Prime Minister John Key has ruled out making KiwiSaver
compulsory, but a superannuation provider says it is
inevitable the scheme will eventually go that way.
Under the current scheme, people are automatically enrolled
when they start a new job and are given the choice to opt
Mr Key said the Government is considering an option in which
those who have not moved jobs since the scheme started would
also be automatically enrolled, but that the scheme would not
be made compulsory.
However, Tower Investments chief executive Sam Stubbs said he
believed eventually KiwiSaver would move in that direction.
"I think ultimately we will get to some form of compulsion,"
Mr Stubbs told Radio New Zealand.
"It's not too critical whether it's compulsory now or not,
but the fact that you are encouraging people to save for
their retirement is the most important thing."
Mr Stubbs said compulsory savings would be necessary if New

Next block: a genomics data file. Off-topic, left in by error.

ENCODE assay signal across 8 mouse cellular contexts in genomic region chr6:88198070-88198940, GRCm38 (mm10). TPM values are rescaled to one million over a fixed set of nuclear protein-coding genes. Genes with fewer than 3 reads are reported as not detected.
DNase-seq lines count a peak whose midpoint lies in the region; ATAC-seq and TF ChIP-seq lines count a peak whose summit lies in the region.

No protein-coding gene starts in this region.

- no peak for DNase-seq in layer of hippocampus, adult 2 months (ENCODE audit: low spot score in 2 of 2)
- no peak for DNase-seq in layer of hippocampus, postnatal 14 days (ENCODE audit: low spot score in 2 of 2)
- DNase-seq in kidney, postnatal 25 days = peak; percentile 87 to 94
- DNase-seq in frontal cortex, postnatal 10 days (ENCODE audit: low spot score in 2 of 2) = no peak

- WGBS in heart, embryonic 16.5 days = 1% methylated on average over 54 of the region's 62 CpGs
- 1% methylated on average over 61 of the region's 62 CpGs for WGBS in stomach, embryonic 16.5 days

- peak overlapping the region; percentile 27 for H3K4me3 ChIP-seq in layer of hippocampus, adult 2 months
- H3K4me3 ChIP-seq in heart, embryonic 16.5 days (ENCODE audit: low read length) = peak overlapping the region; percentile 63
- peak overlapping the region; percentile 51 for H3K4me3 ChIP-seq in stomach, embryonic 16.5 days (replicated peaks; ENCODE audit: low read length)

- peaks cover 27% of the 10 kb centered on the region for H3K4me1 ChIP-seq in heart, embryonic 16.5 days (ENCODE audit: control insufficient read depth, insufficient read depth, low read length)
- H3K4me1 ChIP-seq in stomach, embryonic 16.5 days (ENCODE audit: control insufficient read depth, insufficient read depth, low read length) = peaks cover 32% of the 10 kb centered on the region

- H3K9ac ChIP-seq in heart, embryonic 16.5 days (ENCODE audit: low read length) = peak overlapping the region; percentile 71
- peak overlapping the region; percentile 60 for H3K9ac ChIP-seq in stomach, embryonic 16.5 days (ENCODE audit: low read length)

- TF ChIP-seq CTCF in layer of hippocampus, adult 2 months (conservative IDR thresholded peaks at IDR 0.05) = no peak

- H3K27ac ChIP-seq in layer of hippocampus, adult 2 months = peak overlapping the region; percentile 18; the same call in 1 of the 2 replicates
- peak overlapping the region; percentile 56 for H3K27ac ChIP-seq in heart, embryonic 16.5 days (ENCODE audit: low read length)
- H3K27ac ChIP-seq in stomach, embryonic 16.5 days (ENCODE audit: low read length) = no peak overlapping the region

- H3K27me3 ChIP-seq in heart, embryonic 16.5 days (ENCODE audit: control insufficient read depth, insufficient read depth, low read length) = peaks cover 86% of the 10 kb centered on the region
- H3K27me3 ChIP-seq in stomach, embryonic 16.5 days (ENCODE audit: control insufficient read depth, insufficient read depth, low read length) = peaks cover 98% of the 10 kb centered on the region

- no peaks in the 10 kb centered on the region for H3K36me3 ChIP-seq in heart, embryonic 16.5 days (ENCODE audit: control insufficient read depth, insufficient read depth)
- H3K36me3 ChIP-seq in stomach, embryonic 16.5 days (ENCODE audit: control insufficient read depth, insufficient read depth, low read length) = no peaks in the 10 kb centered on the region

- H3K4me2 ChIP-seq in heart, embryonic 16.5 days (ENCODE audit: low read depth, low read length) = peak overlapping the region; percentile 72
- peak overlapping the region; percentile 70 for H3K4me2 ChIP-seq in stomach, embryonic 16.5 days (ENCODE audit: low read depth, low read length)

Zealand wanted to move into the same realm as countries like
Sweden, Denmanrk and Singapore.
"They are small countries, they have small populations, but
they have very large savings pools and in order to....get
very large savings pools you're probably going to have to
have some element of compulsion," he said.
"I think most Kiwis would agree that it's a pretty reasonable
ask to say that if you're working and receiving a wage you
should be putting away something for your old age."
Mr Stubbs said he thought businesses would also welcome a
"Business in this country would want to be running their
businesses in a country that has a large pool of money
available for investment. KiwiSaver, right now, is getting
nine out of 10 every savings dollars in New Zealand and the
size of that pool could be very significant for business long